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What can you show a newborn baby?
August 16, 2011 6:26 AM   Subscribe

So how do you encourage cognitive development in newborn babies when all they do is eat and sleep?

I have two 12-day-old babies and I'm wondering if there's any way I can stimulate them when all they really do is eat and sleep. I talk to them a lot when I'm feeding and changing them, I try to touch them a lot and massage them when they're awake and walk them around the apartment a little and I've been showing them some black and white stuffed animals, but is there anything else I can do? Or if I'm getting way ahead of myself here, then what is the appropriate age to start stimulating them?
posted by creasy boy to Education (45 answers total) 9 users marked this as a favorite
 
Answerers will come in with links and all, but - you're doing the right thing. The main thing is to interact. Babies are little learning machines and they're wired to learn from the kinds of things you are doing. Touch, talk, sing, walk around, feel different textures. Meet their needs. Please, please, don't start getting anxious already about having Baby Einstein. You love your babies, you're paying attention to them, you're interacting with them, making eye contact and talking and touching, YOU ARE DOING EVERYTHING RIGHT.
posted by Miko at 6:28 AM on August 16, 2011 [10 favorites]


They're 12 days old, you're getting way ahead of yourself here. They're stimulated just by being alive, all you have to do is look after them.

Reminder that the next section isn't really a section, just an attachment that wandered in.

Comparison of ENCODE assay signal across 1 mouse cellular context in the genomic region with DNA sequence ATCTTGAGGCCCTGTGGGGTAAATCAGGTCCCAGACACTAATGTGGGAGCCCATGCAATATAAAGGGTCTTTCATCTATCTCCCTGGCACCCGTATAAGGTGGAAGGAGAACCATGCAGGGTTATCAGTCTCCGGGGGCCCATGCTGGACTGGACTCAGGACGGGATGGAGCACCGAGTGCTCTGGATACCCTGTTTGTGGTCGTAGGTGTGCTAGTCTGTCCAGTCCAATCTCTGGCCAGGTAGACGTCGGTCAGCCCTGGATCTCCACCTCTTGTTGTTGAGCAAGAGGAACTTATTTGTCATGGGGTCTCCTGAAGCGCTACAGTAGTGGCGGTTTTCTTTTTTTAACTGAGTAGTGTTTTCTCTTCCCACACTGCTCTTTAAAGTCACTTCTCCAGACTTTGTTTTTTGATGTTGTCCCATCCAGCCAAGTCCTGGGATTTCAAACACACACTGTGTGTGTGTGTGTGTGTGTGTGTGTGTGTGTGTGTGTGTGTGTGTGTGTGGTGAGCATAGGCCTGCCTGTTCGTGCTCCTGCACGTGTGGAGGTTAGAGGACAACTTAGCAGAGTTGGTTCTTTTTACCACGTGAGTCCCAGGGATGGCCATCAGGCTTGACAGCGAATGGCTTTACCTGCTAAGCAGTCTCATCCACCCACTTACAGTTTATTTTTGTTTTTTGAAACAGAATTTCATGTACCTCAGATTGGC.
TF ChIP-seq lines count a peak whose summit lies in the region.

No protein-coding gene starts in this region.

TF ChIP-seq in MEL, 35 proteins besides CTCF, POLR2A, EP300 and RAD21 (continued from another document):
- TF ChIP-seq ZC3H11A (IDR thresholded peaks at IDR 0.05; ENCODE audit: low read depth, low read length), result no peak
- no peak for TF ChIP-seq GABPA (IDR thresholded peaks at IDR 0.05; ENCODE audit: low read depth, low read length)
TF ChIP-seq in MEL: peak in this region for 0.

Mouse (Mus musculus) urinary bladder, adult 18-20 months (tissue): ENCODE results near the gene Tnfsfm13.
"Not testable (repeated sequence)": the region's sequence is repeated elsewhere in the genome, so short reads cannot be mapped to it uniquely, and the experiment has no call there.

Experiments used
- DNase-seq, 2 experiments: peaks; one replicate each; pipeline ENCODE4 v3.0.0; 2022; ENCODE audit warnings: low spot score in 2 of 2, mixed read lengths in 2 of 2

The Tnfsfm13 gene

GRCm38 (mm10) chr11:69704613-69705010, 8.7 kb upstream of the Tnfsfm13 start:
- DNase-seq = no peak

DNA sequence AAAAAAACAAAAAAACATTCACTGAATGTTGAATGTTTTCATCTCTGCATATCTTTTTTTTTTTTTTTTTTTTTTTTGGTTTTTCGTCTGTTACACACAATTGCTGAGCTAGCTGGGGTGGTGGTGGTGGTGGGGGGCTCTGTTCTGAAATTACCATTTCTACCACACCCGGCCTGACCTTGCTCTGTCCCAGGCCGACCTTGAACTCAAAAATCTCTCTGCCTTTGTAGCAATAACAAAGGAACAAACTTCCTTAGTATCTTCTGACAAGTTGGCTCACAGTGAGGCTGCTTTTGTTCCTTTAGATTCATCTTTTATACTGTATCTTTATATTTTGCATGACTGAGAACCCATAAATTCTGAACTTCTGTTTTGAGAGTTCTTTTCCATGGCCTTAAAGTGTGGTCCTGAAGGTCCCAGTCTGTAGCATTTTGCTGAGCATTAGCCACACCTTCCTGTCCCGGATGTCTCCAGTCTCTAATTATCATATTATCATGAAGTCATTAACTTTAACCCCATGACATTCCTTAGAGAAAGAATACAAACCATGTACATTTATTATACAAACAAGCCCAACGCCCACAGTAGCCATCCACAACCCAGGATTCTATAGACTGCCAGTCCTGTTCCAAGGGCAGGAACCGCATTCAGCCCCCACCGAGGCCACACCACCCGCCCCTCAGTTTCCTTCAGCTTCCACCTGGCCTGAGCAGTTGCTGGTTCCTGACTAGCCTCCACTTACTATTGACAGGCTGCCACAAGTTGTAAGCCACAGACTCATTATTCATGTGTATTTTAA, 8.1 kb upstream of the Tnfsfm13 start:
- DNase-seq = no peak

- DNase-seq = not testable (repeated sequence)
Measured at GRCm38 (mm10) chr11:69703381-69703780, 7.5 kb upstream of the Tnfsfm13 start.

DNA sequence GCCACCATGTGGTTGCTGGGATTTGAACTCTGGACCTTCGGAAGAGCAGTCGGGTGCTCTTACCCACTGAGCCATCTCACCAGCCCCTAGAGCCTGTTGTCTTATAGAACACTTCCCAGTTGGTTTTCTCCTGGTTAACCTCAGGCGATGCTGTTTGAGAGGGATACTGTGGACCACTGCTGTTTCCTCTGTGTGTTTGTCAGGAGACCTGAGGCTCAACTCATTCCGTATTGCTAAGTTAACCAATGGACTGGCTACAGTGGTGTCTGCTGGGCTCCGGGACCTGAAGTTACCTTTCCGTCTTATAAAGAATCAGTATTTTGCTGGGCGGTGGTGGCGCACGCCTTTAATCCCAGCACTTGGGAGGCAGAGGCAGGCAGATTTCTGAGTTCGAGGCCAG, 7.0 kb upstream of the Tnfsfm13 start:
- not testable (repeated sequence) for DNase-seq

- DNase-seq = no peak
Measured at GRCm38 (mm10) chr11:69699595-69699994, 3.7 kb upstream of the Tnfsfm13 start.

posted by joannemullen at 6:30 AM on August 16, 2011 [23 favorites]


I agree, you really only want to comfort them and love them at this early stage. The contact and warmth is all the stimuli they can use right now.
posted by Dragonness at 6:33 AM on August 16, 2011 [5 favorites]


They have literally never seen anything before, ever. Walking them into the other room is probably a mind blowing experience for them. As is discovering their own snot, blinking, seeing their own toes, etc..
posted by empath at 6:33 AM on August 16, 2011 [11 favorites]


Hard as it would be for even a minimally adequate parent to fuck this up, as joannemullen points out, because babies are learning machines, as Miko points out, for a person who could even ask this question it would be impossible. There is NO WAY you are not doing enough to stimulate your babies' little minds. So relax. :)

Congratulations, by the way!
posted by two or three cars parked under the stars at 6:36 AM on August 16, 2011


I think that you're over thinking this. Do what Miko says but mostly just let them be babies, that's what they're good at.
posted by octothorpe at 6:36 AM on August 16, 2011 [1 favorite]


Sleep is one of the things they really, really need for their brains to develop. Plus, everything said above.
posted by gaspode at 6:36 AM on August 16, 2011 [6 favorites]


Your own face is a great way to stimulate them - put it close, because their range is only going to be about 12 inches.

But really - feeding them, holding them, talking to them - that's all you can do, and it's what you should be doing. Don't overthink it!
posted by sutel at 6:36 AM on August 16, 2011 [1 favorite]


Sing, hold and read to them as much as possible, but it's more for your benefit than theirs.
posted by michaelh at 6:37 AM on August 16, 2011


You're fine; chill.

But, in a bit, look at magazines with photographs of people's faces and watch their eyes pop, and try carting them around in a sling/carrier so they get to see and smell and hear much of what you do. Slicing an orange or an onion is a thrill for a newborn. Bring them into your world.

But right now just focus on serving as their mattress...
posted by kmennie at 6:40 AM on August 16, 2011